When I read this, I think of that movie with the wonderful Diane Lane, "Under the Tuscan Sun". That movie made me feel like the best way to experience a new place is to truly "live it". When you're a tourist you are less likely to absorb all the special things around you...the people, attitude, food...all the nuances of a place that isn't learned and habitual yet. I wouldn't feel obligated to volunteer or help the poor, but maybe get a part-time job and meet the locals! Separate from V every now and then and get out of your comfort zone!

    Even as I write this I can sense how difficult it would be to actually do these things. But I also believe that the more uncomfortable something feels, the more you learn and grow from it. (I almost feel like I'm giving myself a motivational speech right now...)

    I love you and miss you guys and hope you gain everything you can from this adventure.


  18. I lived in Mexico for a semester and was immersed into life there - good, bad and ugly. It was an amazing experience, and I got to really see how life is outside of my safe bubble. I think I would probably feel like you do, and I think it's the perfect opportunity to dig deep! Try out a few things, and see what fits you guys' expectations and needs. I loved working with the children and they taught me so much more than I could have ever taught them. Thanks for keeping it real - I love that about y'all.

  19. I completely understand where you are coming from! You guys will figure it out and you will do amazing things. :)

  20. that one bomb opportunity will come to you in no time.

  21. Michelle i love that you've written this!! I have done lots of travelling and I felt EXACTLY the same,I'm all about sunshine and sightseeing but I just wanted something to grab a hold of me and just BLOW ME AWAY!
    I figured out, the best way to get that, is to totally throw yourself into ONE city, ONE country, ONE culture and stay put. That way you see it from the local point of view and it is sooooo much better than from the tourist view, the best bit is when you start to feel like a local too, you learn new languages,and meet people from the country and not just other backpackers!!
    When I was 19 I did that in Mexico, I stayed in Puebla for 7 months,got a job, and all my friends were Mexicans and 6 years on I STILL talk about it, it feels like a massive part of me!And now ive been living in Melbourne for 2 years and its the same! Its awesome when you get to know somewhere SOO well,it feels like you've lived there forever! even if its only 3 months in one spot! it just takes away all the backpackery, touristy shizz and slows the pace down so you can actually stop and soak in all the normality of one place!
    If your anything like me,maybe thats your fix!!
    Whatever you pick, its fricking exciting to have a big unknown adventure ahead!! :) :)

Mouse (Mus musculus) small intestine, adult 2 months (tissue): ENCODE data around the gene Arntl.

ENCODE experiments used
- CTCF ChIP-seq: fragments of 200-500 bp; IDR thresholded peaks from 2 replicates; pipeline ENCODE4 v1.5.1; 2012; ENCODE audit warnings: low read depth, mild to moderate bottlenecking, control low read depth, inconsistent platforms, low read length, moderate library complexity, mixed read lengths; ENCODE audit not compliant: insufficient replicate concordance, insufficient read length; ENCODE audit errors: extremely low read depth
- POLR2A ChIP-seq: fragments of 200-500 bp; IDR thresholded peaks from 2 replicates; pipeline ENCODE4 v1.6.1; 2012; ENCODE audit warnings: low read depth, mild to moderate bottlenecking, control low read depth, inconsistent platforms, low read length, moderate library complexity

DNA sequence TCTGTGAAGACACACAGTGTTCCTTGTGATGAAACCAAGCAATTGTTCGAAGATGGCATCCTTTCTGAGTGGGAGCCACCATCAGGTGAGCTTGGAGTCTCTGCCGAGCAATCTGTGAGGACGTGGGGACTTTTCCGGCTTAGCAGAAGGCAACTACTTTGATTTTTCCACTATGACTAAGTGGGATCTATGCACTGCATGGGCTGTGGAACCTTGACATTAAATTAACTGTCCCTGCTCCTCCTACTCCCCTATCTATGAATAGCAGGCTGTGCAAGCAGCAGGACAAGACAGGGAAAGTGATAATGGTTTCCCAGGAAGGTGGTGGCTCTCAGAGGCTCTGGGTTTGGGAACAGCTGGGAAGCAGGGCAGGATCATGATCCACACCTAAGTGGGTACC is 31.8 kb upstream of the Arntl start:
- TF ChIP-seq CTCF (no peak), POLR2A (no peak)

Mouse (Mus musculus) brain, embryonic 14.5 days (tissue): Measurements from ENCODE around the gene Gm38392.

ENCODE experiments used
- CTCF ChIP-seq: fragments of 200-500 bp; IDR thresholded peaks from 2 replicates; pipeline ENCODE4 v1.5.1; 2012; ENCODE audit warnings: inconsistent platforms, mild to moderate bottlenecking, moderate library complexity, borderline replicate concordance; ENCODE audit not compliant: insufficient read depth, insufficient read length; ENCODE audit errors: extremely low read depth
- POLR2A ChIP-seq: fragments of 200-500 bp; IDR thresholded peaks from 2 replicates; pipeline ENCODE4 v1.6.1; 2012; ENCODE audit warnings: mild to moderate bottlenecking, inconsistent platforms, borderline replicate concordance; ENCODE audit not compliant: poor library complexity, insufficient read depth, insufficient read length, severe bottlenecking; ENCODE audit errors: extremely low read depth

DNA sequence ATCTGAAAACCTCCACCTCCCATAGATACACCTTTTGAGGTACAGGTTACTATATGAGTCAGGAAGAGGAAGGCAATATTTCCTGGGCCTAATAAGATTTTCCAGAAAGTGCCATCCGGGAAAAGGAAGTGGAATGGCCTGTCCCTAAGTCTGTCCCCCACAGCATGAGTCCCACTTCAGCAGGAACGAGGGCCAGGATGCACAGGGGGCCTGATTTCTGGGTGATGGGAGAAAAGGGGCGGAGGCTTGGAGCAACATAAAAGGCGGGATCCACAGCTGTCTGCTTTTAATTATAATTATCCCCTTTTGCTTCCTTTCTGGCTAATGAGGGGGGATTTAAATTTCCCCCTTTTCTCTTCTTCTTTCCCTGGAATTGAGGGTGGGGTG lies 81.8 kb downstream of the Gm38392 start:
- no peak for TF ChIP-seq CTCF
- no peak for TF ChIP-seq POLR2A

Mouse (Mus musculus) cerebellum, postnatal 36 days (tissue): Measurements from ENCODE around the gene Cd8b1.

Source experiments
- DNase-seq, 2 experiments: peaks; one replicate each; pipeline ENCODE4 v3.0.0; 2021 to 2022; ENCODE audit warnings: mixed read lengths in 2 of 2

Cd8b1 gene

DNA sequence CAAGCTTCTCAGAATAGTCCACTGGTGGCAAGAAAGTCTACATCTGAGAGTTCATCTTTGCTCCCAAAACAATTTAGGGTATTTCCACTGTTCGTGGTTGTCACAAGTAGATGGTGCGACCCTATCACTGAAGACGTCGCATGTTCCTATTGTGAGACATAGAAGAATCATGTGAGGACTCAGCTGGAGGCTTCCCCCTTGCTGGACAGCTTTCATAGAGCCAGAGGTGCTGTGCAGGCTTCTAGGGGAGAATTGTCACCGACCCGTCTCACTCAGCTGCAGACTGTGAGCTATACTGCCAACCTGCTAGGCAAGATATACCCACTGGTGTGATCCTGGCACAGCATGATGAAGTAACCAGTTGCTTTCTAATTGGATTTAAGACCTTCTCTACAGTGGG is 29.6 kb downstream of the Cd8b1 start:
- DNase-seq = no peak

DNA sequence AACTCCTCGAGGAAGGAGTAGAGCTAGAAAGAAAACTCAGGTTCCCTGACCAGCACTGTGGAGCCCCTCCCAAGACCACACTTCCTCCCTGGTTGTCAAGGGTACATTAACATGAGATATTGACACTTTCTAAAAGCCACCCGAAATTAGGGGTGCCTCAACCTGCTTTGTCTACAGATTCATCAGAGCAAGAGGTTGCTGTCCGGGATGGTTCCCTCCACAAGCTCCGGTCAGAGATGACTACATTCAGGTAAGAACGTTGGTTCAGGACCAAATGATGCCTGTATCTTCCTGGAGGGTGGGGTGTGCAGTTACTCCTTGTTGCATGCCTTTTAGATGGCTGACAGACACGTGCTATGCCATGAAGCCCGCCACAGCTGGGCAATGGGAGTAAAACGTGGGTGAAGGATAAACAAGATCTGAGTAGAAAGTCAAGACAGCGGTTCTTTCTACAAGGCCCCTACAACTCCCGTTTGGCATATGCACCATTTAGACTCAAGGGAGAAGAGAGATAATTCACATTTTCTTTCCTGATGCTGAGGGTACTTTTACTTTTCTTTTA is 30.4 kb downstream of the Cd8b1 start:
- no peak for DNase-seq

22. I think you should look up the website & read the journal. It is written by Maggie Doyne - she decided to travel after her senior year of high school and ended up opening an orphanage and school in Nepal. Her story is truly inspiring and she is helping so many children. I think you and the Dizzle should go volunteer at her school. I have a feeling you'll find what you're looking for there.

  23. Have you read The Lost Girls? It's a true story written by 3 friends who give up everything to travel the world together. It's a great read, and might give you some ideas! Here's their website: Good luck!

  24. Hey! I haven't commented in awhile but I've still been following along. I just wanted to say that while volunteering may be a good option, I think really what you're missing out on (and I think some others have said this too) is the social interaction. In general, what changes us is our relationships with other people. So if you're looking for a deeper feeling in your travels, I would say you'd have to plant yourself in one place long enough to get to know the people and the culture. Maybe you can do that through volunteering, but I feel like volunteering puts you in a position where you're "giving" and others are "receiving" which isn't particularly conducive to real relationship. I've lived in Chicago now for six years in an entirely Mexican neighborhood. I volunteered here for a year and now I just live and work here and it's definitely different as a "normal person" rather than a volunteer.

    Hope you find what you're looking for!

  25. As a teacher I would say meeting families and working with children is one of the best ways to get to know the heart of a country. :) Maybe I'm a little biased.

  26. I read this article this morning and immediately thought of you ---

  27. Your life sounds amazing right now, seriously lol. It has only been a month so far right?? So give yourself some time to find your calling. I'm sure you will find something to make you feel more fulfilled and I can't wait to read about it!

  28. I'd say the "ah ha" moment won't be momentous but it will surely come in the least expected way. I think Thailand will be awesome! No need to volunteer to "change your life". Just spend time among the people! The first 30 days was just a warm up, IMO!